These beauties are dense nutrition, full of vitamins, fiber-rich and also, very tasty. They are also standing up well to the hard freezes we’ve had here the past week or so. I think these ones will go in a nice brussel slaw with some bacon & onions.

How do you like your brussels?

Seedlings in Greenhouse

Mini Greenhouse Is Providing Big Benefits

Broccoli PlantsWell Worth The Effort

For years we have started our seedlings on the porch, with relative success. It provides the plants with adequate protection from frost until we can put those tender seedlings into warm and cozy garden beds come the end of May. Of course, we’d love to have a big old hoop house like the pros use, but it’s hard to justify the high cost to get one started and keep it running unless you make your living that way. We’re not there yet. This is still mostly a wonderful hobby of ours.

This year though, we built a mini greenhouse for the seedlings to live in and what a difference! We still sprout them on the porch, on heat mats, but then they went in the greenhouse. The plants get a lot more direct sunlight throughout the day, resulting in the rich green color and sturdy, stalky plants pictured above.

This little structure was very inexpensive to build. Yeah, It’s ugly, but it’s cheap and it gets the job done.

Miniature GreenhouseI didn’t save receipts, but I’d estimate we didn’t spend 100 dollars to build this. There’s no artificial heat source and no lights. So far, there’s been no need to heat it. All of the lumber came from scrap materials left over from other farm projects, which you could probably get from your local landfill’s demolition dumpster. It’s 10′ wide x 5′ deep x 7′ tall and covered with 6 mill plastic. The roof is made of transparent corrugated plastic paneling from the building center, probably the most expensive component, but important to help it last through many years of harsh New Hampshire winters. We put about 12 hours of work into it over a weekend.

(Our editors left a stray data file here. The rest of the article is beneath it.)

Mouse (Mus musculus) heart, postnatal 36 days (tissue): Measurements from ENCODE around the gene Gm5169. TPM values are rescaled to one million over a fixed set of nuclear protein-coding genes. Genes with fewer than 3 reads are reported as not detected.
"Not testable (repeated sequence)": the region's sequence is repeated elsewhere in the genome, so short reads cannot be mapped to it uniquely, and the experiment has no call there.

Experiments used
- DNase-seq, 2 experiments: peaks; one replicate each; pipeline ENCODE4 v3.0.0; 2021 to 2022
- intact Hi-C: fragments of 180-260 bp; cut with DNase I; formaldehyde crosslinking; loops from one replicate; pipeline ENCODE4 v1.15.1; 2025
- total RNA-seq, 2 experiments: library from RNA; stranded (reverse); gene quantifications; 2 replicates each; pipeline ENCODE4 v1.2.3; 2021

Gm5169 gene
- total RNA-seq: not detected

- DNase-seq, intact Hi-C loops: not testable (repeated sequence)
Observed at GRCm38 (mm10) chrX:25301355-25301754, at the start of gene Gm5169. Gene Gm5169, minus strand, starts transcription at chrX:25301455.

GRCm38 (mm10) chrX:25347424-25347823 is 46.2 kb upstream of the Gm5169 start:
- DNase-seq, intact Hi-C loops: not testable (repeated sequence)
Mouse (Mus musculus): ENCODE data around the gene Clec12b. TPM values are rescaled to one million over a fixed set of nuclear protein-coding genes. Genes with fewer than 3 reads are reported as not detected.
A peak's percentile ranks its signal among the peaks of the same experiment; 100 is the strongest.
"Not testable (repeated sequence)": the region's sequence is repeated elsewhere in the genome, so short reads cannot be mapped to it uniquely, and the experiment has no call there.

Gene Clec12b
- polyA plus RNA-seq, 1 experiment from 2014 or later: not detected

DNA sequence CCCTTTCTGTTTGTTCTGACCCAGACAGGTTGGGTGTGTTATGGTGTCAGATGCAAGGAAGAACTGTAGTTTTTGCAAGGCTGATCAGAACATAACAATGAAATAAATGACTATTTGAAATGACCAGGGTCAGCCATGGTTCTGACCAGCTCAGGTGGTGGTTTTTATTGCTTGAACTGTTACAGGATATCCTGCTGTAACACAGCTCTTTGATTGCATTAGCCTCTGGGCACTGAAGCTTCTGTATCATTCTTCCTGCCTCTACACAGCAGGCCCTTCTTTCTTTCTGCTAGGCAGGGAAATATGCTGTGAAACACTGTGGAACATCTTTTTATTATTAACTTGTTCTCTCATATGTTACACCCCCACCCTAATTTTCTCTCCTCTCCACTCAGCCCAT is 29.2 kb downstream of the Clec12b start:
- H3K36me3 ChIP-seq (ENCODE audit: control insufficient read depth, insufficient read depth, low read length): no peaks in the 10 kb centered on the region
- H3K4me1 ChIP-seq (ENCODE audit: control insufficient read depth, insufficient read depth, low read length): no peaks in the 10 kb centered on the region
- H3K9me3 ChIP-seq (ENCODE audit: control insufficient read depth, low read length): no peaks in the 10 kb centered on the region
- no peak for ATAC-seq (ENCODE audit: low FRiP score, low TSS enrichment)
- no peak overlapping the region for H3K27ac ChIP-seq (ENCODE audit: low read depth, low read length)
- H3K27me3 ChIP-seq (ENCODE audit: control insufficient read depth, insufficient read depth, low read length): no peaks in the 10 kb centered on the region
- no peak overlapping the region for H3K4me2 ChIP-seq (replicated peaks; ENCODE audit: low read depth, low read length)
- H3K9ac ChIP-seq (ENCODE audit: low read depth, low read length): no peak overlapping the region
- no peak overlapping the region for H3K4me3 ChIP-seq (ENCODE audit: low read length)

The real benefits are that we can keep our plants in one place and they get a lot more direct sun. We don’t have to move them outside during the day to harden them off (get them used to sunlight and wind) and then in at night to protect from them from frost. The greenhouse warms up within minutes when the sun hits it in the morning, so the plants begin their growing day sooner. At night, we’ve had temps down below freezing, and it’s gotten down to 32F inside, but because the plants don’t experience the dew and the wind with the greenhouse closed up, the plants are not subject to frost, even at freezing temps.

We’re no using it for our heat loving plants – for peppers and tomatoes we would have to heat it at night. Given the size of the greenhouse, we could probably achieve temps of 80F easily with a single infrared heat lamp. I might just build a second one with double wall plastic to help insulate it, for use with heat-loving plants, but for now, this is working great for our brassicas, our flowers, our alliums, leafy greens, etc.

Seedlings in Greenhouse